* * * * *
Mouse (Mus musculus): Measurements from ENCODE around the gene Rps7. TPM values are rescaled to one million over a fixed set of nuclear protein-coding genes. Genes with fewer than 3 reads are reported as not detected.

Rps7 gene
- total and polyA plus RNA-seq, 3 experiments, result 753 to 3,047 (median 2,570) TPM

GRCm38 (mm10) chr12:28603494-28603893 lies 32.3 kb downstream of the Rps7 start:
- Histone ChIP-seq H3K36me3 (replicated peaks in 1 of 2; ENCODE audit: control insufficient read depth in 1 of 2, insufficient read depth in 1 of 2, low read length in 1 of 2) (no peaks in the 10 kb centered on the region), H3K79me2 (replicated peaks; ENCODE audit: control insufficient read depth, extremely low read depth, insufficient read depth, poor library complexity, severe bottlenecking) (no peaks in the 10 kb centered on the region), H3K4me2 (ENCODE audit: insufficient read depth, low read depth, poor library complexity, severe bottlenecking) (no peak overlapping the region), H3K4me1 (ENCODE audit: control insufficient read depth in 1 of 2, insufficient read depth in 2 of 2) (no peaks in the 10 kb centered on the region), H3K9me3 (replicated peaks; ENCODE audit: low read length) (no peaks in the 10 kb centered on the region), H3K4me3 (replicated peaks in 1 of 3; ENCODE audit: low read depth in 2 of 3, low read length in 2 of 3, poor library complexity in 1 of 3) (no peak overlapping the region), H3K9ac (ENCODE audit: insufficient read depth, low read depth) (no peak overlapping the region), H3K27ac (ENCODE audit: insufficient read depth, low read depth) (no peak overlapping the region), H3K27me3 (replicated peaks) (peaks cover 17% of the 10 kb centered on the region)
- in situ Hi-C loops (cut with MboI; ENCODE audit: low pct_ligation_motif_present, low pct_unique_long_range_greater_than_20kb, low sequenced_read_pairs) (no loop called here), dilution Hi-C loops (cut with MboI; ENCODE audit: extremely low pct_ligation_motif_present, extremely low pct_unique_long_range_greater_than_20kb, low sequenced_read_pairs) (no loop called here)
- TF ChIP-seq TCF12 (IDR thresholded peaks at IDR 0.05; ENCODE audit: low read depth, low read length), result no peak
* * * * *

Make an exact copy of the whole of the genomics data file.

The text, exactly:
Mouse (Mus musculus): Measurements from ENCODE around the gene Rps7. TPM values are rescaled to one million over a fixed set of nuclear protein-coding genes. Genes with fewer than 3 reads are reported as not detected.

Rps7 gene
- total and polyA plus RNA-seq, 3 experiments, result 753 to 3,047 (median 2,570) TPM

GRCm38 (mm10) chr12:28603494-28603893 lies 32.3 kb downstream of the Rps7 start:
- Histone ChIP-seq H3K36me3 (replicated peaks in 1 of 2; ENCODE audit: control insufficient read depth in 1 of 2, insufficient read depth in 1 of 2, low read length in 1 of 2) (no peaks in the 10 kb centered on the region), H3K79me2 (replicated peaks; ENCODE audit: control insufficient read depth, extremely low read depth, insufficient read depth, poor library complexity, severe bottlenecking) (no peaks in the 10 kb centered on the region), H3K4me2 (ENCODE audit: insufficient read depth, low read depth, poor library complexity, severe bottlenecking) (no peak overlapping the region), H3K4me1 (ENCODE audit: control insufficient read depth in 1 of 2, insufficient read depth in 2 of 2) (no peaks in the 10 kb centered on the region), H3K9me3 (replicated peaks; ENCODE audit: low read length) (no peaks in the 10 kb centered on the region), H3K4me3 (replicated peaks in 1 of 3; ENCODE audit: low read depth in 2 of 3, low read length in 2 of 3, poor library complexity in 1 of 3) (no peak overlapping the region), H3K9ac (ENCODE audit: insufficient read depth, low read depth) (no peak overlapping the region), H3K27ac (ENCODE audit: insufficient read depth, low read depth) (no peak overlapping the region), H3K27me3 (replicated peaks) (peaks cover 17% of the 10 kb centered on the region)
- in situ Hi-C loops (cut with MboI; ENCODE audit: low pct_ligation_motif_present, low pct_unique_long_range_greater_than_20kb, low sequenced_read_pairs) (no loop called here), dilution Hi-C loops (cut with MboI; ENCODE audit: extremely low pct_ligation_motif_present, extremely low pct_unique_long_range_greater_than_20kb, low sequenced_read_pairs) (no loop called here)
- TF ChIP-seq TCF12 (IDR thresholded peaks at IDR 0.05; ENCODE audit: low read depth, low read length), result no peak